‘What are the limits of mankind?’

The second example is Elvis Presley’s first album from 1956, generally considered to be ground zero of rock and roll. Here are the essential questions that lead to this moment:

‘When is ‘different’ better?’

‘How does music influence society?’

‘How can celebrity influence performers?’

‘How does technology change music?’

The thrid and final example is George Orwell’s novel ‘1984’. Here are the responses to this piece of learning:

‘Have dreams become our destiny?’

‘Could this happen to us?’

‘Why do we have government?’

‘When does protection become oppression?’

Some tools that could be used by students when getting to grips with an essential question at the beginning of a project, to help them construct secondary, or foundational questions:

OmniGraffle – concept mapping, to help students find visual links between ideas.

Noteshare Notebook – gather preliminary research findings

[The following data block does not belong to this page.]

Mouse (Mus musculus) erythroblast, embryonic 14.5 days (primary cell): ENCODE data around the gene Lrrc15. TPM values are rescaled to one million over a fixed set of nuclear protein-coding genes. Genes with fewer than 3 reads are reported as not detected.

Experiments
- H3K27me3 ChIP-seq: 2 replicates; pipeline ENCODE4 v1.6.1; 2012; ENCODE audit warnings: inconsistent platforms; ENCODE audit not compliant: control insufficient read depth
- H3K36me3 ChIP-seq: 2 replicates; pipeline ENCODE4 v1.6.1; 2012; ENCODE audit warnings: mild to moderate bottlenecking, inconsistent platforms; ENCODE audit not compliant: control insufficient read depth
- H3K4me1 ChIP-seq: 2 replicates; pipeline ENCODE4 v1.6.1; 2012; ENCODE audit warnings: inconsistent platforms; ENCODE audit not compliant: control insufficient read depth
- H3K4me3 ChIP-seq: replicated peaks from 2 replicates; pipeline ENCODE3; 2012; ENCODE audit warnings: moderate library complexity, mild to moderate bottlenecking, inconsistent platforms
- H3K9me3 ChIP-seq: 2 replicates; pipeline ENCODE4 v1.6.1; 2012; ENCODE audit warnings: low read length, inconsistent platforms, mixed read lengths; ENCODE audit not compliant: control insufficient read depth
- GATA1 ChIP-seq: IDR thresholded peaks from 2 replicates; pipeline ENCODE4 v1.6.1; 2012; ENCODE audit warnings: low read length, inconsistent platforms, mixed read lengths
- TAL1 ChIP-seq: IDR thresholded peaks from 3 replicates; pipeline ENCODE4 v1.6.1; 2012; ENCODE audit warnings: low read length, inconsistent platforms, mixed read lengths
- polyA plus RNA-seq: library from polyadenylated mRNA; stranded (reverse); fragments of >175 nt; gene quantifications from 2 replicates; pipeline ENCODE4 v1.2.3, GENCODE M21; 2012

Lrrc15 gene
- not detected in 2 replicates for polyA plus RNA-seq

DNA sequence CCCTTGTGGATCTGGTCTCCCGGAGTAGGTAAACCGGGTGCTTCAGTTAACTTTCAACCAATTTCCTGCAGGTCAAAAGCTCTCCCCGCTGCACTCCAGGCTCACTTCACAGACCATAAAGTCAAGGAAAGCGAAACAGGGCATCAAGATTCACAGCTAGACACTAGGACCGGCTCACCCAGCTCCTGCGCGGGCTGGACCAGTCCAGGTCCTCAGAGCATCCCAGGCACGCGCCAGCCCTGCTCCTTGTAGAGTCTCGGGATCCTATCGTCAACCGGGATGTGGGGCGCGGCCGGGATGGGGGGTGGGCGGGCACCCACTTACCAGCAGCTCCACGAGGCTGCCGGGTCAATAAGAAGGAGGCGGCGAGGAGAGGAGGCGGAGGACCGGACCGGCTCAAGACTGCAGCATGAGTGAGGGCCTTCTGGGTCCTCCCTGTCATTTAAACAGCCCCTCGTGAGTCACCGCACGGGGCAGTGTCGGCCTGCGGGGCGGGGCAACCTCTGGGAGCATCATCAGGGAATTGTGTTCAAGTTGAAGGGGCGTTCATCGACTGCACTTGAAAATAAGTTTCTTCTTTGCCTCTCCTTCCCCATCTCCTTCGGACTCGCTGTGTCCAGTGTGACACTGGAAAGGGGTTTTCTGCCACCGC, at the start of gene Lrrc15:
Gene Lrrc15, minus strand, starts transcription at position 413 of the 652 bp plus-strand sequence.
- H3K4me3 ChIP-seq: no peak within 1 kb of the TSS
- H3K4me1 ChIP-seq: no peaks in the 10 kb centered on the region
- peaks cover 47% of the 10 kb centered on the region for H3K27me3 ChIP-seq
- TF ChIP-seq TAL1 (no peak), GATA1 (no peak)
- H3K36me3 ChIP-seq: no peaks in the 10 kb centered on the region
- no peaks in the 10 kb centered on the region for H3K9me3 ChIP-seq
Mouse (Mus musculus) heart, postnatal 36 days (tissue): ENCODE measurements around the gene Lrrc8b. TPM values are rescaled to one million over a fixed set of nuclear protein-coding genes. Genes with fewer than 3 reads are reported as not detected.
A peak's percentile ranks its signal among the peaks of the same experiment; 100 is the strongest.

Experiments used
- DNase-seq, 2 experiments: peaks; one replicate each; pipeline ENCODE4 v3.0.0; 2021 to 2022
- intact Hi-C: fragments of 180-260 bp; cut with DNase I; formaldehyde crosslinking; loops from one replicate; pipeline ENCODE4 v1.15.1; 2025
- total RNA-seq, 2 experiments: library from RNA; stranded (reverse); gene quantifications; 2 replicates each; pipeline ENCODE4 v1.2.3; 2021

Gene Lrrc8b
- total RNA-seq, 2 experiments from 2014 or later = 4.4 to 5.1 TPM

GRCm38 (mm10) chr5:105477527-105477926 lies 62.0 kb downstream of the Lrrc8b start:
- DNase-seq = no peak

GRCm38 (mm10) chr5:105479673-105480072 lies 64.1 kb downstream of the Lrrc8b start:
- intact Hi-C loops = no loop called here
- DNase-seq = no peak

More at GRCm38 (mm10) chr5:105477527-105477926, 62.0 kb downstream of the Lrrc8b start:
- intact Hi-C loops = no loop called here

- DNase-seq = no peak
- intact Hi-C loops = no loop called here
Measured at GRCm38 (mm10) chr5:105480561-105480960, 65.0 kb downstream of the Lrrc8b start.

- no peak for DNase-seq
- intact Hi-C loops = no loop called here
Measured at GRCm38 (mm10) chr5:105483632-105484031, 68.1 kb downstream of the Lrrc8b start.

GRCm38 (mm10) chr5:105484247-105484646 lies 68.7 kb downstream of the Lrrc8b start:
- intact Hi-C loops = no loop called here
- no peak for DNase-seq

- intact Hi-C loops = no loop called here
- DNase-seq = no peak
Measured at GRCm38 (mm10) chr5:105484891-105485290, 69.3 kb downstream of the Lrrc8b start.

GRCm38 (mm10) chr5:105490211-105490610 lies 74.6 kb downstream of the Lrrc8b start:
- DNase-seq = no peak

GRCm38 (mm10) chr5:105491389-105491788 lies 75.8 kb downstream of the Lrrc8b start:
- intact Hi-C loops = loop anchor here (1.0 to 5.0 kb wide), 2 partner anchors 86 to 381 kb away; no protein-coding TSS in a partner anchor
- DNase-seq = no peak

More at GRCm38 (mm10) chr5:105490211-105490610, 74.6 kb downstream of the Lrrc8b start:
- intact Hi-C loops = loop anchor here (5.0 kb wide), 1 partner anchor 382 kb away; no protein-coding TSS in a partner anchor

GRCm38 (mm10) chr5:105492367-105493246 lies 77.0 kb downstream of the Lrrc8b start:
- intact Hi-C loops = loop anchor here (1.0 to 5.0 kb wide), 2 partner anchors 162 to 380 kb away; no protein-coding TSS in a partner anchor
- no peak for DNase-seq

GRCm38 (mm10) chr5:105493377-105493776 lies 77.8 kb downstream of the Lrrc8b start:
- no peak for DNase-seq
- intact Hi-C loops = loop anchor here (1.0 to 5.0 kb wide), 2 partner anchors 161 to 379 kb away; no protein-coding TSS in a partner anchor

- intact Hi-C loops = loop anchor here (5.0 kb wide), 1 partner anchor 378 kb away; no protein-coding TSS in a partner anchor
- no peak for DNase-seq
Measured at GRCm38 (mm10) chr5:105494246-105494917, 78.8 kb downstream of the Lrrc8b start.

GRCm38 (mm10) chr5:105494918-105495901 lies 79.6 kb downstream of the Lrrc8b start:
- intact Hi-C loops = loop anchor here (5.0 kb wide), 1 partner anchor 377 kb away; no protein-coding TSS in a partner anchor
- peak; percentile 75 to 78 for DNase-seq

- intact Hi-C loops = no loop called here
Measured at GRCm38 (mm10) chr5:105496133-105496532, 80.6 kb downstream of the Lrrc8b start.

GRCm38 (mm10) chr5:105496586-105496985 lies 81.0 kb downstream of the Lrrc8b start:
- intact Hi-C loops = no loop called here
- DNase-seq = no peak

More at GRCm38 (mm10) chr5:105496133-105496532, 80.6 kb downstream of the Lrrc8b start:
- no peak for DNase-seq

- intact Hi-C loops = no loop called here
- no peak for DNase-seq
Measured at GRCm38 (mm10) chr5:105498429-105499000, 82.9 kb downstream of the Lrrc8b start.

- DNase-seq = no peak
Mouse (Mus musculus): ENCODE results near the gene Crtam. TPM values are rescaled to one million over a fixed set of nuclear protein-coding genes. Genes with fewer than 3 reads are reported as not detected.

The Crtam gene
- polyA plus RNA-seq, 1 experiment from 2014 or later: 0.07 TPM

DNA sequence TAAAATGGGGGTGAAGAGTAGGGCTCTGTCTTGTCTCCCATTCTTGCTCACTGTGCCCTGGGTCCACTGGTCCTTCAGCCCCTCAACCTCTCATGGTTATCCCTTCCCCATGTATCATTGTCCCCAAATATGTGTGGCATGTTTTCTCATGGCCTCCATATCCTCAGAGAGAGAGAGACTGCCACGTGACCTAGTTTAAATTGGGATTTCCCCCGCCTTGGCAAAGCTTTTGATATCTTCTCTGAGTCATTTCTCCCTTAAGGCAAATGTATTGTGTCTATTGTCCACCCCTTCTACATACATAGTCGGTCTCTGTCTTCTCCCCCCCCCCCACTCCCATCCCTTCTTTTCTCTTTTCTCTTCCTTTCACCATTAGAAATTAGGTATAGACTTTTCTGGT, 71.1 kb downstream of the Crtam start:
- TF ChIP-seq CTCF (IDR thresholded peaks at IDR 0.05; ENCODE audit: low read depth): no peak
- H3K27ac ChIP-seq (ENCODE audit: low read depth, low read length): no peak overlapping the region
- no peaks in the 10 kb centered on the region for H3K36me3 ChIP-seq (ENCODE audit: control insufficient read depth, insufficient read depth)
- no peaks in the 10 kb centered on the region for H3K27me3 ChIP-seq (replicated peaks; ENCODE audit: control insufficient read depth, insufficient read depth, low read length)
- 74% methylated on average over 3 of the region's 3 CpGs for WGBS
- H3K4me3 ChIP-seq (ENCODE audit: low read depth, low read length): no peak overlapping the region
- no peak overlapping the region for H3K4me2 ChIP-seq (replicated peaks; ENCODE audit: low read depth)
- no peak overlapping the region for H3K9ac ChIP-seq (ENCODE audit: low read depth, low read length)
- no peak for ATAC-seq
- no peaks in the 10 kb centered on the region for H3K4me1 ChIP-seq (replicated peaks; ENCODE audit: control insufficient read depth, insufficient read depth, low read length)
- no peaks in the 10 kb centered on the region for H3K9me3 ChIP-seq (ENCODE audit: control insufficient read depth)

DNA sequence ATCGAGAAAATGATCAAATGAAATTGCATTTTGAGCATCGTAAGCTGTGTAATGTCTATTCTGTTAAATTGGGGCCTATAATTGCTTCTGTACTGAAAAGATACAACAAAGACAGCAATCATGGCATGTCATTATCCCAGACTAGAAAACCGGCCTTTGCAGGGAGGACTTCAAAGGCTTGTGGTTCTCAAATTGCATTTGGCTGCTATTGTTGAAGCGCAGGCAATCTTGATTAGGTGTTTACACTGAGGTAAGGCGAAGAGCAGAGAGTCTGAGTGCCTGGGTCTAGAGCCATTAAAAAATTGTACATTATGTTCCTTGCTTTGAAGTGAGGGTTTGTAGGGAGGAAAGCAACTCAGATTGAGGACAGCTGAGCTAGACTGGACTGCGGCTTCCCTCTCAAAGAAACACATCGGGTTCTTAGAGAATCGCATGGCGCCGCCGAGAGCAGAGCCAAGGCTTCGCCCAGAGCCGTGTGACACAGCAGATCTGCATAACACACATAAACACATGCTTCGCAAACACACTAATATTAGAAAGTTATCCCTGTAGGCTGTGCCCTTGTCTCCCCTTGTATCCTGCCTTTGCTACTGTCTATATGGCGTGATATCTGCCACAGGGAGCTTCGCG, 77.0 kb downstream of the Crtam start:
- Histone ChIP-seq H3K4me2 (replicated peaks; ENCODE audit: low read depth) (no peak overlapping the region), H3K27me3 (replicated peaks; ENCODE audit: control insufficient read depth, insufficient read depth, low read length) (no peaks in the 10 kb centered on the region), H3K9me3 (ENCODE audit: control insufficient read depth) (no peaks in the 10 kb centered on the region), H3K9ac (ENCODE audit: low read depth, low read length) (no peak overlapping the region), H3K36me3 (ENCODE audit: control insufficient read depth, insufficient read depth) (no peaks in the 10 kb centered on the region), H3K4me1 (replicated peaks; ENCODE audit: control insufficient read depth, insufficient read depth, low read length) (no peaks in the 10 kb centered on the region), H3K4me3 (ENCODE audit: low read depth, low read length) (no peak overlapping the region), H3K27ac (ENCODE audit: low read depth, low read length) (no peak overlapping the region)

Flickr – provide a visual response to a key word search

A wiki – collect group ideas on the essential question

iChat / Skype – for use as a sounding board for ideas around the essential question.

Sylvia Norton, the School Library / Technology Planning Coordinator for the Maine Department of Education, took us on a tour through MARVEL, Maine’s Virtual Library. MARVEL is an unparalleled information portal in the state, a collection of database and catalog resources provided free to the citizens of Maine. Access is via a school / library network, or with a valid Maine library card number. Users have access to thousands of magazine, journal, and newspaper articles, and also books online.